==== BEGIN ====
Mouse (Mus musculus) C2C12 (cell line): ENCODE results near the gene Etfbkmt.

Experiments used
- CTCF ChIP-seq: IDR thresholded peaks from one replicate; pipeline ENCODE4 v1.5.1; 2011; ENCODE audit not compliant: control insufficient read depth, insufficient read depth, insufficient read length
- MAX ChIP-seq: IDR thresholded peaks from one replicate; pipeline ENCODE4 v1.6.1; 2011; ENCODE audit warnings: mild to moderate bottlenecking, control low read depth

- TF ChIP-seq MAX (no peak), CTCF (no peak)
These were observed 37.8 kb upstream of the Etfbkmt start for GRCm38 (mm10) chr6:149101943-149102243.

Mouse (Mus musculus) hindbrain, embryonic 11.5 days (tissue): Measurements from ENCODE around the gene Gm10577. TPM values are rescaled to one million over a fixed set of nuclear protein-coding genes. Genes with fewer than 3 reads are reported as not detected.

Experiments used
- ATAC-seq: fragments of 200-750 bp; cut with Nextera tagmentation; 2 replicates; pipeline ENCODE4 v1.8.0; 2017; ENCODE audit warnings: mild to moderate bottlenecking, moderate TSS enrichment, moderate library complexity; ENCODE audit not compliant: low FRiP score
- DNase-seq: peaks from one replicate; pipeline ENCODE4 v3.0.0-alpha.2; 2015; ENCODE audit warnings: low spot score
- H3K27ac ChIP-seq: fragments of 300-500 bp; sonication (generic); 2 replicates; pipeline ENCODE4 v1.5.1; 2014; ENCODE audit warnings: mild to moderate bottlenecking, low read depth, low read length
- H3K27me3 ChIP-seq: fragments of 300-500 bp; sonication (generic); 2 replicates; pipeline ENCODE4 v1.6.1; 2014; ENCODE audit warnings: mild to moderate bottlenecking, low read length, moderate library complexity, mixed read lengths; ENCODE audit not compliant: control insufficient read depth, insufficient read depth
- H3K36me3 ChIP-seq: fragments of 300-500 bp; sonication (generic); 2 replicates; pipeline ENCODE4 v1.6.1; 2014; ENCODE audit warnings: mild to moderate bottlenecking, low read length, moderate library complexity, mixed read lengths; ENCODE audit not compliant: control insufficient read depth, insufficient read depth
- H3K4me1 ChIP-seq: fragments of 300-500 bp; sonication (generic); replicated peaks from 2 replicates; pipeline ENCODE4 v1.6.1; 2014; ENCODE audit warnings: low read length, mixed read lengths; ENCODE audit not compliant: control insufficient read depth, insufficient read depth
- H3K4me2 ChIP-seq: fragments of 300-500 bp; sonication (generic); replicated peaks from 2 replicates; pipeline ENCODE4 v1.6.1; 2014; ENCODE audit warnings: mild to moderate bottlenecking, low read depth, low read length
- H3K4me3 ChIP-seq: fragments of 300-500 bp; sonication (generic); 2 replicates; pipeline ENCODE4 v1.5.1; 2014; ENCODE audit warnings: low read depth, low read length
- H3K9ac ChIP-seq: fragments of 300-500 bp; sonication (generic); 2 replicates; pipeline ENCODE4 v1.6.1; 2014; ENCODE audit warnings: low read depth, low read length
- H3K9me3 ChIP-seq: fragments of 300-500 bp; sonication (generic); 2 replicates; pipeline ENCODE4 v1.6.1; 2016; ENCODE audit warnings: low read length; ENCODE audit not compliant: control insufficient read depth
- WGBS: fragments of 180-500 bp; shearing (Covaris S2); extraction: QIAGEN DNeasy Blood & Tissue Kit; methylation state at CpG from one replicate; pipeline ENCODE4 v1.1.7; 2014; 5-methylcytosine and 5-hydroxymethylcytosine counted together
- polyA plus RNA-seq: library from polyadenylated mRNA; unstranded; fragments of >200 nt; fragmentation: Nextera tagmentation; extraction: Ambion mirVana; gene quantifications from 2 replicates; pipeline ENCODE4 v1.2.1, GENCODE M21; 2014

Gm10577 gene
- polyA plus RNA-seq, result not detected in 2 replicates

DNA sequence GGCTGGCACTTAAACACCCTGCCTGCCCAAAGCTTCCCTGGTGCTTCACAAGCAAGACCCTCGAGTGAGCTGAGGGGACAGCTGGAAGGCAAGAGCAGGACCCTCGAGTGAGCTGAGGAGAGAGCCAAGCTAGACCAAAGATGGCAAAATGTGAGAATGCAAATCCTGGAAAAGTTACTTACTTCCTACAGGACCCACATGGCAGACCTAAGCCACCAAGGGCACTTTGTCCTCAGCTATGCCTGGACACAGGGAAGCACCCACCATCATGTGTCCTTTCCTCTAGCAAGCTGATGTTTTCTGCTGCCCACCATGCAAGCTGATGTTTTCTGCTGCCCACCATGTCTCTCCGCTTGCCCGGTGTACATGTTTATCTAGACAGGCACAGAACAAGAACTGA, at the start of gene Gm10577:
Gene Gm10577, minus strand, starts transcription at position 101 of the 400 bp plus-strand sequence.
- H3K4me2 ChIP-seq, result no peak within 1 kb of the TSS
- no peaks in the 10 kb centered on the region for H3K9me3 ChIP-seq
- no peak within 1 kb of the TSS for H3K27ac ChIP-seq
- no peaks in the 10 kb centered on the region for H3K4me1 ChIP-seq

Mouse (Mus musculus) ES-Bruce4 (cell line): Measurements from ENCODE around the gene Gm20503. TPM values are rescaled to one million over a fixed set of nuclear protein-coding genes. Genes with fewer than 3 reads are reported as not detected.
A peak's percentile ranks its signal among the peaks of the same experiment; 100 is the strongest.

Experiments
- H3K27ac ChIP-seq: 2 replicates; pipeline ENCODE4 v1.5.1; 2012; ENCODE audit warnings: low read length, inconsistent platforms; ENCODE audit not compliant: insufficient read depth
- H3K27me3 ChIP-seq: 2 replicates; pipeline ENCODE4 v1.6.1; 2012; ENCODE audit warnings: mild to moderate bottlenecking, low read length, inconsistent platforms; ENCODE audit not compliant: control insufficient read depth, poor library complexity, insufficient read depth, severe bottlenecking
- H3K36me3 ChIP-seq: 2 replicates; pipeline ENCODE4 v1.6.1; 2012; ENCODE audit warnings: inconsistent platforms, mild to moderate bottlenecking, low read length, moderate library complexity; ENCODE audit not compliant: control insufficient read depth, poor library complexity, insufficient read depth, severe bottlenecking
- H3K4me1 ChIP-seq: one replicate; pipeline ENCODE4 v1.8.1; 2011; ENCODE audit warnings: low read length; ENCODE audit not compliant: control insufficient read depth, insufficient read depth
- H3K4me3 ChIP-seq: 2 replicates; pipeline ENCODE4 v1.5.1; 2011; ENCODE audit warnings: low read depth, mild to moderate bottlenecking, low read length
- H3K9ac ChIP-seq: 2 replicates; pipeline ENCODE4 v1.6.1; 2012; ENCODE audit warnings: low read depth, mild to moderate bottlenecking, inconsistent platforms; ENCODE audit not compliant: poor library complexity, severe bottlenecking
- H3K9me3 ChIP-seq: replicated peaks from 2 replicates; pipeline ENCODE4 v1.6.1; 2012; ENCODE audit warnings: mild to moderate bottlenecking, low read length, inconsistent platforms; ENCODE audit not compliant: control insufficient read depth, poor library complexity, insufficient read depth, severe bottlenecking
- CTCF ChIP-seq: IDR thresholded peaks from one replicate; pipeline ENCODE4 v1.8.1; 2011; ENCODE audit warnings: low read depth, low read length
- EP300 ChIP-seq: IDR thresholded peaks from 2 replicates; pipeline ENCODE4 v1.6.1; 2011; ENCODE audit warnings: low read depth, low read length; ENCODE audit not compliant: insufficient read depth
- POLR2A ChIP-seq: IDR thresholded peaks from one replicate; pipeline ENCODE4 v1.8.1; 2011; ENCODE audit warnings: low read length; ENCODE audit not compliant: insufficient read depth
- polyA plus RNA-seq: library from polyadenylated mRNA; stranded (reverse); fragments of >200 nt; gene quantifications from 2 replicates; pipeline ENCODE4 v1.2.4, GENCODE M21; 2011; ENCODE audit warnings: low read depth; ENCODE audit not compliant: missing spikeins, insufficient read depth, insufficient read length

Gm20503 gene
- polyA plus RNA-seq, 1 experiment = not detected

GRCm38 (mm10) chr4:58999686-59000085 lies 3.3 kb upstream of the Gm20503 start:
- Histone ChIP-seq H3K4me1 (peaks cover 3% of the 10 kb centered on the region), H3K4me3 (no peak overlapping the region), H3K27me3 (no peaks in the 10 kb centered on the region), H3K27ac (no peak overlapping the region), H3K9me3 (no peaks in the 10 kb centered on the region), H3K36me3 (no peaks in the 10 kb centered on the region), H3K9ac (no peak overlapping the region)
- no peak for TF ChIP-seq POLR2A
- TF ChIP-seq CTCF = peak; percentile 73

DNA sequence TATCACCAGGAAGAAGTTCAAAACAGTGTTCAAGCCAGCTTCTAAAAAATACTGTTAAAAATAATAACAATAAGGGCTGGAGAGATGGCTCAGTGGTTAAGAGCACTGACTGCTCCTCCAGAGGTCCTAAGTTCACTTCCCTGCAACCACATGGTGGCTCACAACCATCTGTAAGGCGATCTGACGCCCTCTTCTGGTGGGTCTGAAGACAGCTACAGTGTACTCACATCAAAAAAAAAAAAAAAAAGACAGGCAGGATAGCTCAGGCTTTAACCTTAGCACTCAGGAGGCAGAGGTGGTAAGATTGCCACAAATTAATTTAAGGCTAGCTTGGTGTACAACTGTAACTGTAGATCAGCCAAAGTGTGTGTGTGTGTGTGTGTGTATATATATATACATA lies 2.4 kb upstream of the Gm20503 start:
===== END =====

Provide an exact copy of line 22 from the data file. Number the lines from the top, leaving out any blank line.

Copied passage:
- polyA plus RNA-seq, result not detected in 2 replicates